This article is based on my own experience as a tutor of liaison interpreting as a final-year option in the Department of Italian, Leeds University. First, a definition of liaison interpreting will be given, followed by a short comparison between liaison and consecutive as well as simultaneous interpreting.  Particular attention will be dedicated to how liaison interpreting can be a very useful method of language teaching.  Afterwards, I will talk about how this module is delivered in the Department of Italian, Leeds University.  Issues such as group size, methodology adopted to deliver the module, strategies and skills that are necessary to teach this subject will be underlined. I will discuss the importance of giving regular feedback and the types of feedback which may be most useful to students on this type of module.  Lastly, this paper will deal with assessment procedures and difficulties encountered by students/problems specific to Italian.  The conclusion will underline the benefits of this course as a learning and teaching exercise as well as a way of encouraging students to consider further training leading to a possible career in interpreting.

The Language Café

The Subject Centre for Languages, Linguistics and Area Studies is coordinating a two-year European Socrates Lingua 1 funded project exploring informal and socially situated language learning for adults. The Language Café project draws on the existing and growing café culture around Europe and aims to create an expanding network of Language Cafés which take place in real cafes and other publicly accessible social spaces. This paper outlines the background to the Language Café project, reports on progress to date, and discusses the major successes and challenges encountered in setting up and sustaining a Language Café.

Keeping up the good work: the motivational profiles of students in secondary and higher education

With the transition from school to Higher Education students are expected to adapt to a new learning environment and to new demands and expectations. As a consequence, during their first year in a Modern Languages Department some learners may have problems learning the language efficiently. They may either be unaware of the new demands, or have difficulties learning in the new situation. Based on the changes in the learning situation caused by the transition from school to university, I shall use a single case study in order to describe some possible negative effects of a mismatch between institutional and students' expectations on the motivational disposition of the students.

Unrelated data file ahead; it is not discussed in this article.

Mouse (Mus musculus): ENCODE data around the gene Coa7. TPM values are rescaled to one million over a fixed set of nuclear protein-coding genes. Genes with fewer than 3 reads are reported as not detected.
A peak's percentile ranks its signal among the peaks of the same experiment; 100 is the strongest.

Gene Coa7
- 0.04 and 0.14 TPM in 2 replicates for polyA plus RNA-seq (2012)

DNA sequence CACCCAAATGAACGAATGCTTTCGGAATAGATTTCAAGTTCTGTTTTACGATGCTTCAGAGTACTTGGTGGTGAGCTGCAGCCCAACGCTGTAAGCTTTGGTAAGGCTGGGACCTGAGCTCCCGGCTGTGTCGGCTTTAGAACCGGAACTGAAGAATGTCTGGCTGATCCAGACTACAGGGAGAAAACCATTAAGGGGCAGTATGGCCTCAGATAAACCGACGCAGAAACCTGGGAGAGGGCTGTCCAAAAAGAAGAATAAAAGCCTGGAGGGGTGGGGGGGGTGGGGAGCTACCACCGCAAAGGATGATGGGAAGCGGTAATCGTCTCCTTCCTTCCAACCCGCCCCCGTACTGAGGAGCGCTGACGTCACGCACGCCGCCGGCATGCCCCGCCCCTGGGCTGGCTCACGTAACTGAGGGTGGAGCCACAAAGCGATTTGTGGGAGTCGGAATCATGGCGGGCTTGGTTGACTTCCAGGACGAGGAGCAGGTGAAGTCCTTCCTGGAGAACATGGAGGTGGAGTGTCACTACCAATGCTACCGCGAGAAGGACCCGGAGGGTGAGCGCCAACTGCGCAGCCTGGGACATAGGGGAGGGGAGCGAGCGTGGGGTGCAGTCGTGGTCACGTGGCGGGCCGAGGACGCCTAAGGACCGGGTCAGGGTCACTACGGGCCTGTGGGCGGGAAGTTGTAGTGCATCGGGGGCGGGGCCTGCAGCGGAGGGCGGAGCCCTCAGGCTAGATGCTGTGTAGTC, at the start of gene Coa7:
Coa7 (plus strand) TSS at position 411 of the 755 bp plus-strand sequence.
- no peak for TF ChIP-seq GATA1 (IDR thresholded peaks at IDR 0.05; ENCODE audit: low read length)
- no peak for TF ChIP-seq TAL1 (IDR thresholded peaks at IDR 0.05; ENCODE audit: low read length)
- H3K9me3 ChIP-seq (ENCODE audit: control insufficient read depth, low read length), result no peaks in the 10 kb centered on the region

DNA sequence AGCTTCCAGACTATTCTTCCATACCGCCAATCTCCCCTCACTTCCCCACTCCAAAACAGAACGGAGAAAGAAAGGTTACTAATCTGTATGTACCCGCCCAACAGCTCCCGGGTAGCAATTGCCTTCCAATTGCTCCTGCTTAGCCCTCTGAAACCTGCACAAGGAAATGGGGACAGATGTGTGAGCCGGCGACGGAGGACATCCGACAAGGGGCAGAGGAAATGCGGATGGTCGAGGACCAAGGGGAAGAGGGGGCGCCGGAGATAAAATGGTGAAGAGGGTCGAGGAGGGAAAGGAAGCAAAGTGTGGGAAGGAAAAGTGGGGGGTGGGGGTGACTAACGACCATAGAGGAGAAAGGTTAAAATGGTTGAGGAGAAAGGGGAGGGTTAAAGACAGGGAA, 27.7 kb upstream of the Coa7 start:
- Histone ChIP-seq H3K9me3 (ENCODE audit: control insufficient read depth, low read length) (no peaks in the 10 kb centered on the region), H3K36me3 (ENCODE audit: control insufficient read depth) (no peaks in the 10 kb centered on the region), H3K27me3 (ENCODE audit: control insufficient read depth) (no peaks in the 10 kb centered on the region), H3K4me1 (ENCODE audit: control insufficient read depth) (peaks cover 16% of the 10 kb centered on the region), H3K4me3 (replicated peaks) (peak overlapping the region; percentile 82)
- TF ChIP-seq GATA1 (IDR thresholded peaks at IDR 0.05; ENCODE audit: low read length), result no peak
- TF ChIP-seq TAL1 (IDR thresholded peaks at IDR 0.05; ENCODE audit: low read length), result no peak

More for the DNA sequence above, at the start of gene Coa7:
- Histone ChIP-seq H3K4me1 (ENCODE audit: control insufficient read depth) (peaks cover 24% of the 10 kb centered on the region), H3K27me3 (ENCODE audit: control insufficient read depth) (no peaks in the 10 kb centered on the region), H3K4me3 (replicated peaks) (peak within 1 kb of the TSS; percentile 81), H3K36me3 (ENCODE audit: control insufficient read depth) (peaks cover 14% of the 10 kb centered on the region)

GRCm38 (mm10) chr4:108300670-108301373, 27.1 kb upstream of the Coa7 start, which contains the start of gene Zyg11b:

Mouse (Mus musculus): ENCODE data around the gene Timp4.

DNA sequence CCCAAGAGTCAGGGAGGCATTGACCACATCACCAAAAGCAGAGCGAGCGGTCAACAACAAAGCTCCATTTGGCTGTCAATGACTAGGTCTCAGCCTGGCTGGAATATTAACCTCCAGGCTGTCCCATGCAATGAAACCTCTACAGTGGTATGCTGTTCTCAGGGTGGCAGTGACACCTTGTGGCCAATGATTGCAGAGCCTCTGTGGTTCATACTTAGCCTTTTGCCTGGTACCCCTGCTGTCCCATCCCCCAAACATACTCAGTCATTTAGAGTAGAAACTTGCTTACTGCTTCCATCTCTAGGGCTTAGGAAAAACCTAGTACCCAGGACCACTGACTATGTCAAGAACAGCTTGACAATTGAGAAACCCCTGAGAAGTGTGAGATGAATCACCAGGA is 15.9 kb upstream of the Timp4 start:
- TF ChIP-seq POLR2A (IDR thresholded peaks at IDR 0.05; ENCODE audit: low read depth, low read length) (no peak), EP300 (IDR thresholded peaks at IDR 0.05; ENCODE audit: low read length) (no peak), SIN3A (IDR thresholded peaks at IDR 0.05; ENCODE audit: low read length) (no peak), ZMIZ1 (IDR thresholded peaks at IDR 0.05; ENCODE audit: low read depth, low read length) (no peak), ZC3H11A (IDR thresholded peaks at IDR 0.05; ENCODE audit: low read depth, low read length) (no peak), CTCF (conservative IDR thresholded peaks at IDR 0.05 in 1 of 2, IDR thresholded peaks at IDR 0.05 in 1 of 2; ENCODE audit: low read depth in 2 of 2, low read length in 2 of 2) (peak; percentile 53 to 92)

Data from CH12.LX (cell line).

Reactivating lapsed language skills: an exploration of language memory

Training to be a teacher is a stressful undertaking but for trainee language teachers, whose linguistic skills are under constant and close scrutiny from mentors, tutors and pupils, this can be a particularly challenging time. Many students, for a variety of personal and professional reasons, allow their language competence and confidence to decline. This study investigates ways of reactivating lapsed language skills in the context of a PGCE programme where students have been invited to take part in a reflective activity to identify effective ways of regaining their former linguistic competence and to contemplate useful strategies to maximise their language memory and ways to develop effective learning styles. This research project is nearing the end of its initial stage and it is intended that the findings will form the basis for a guided learning programme for the next cohort of modern foreign languages trainee teachers.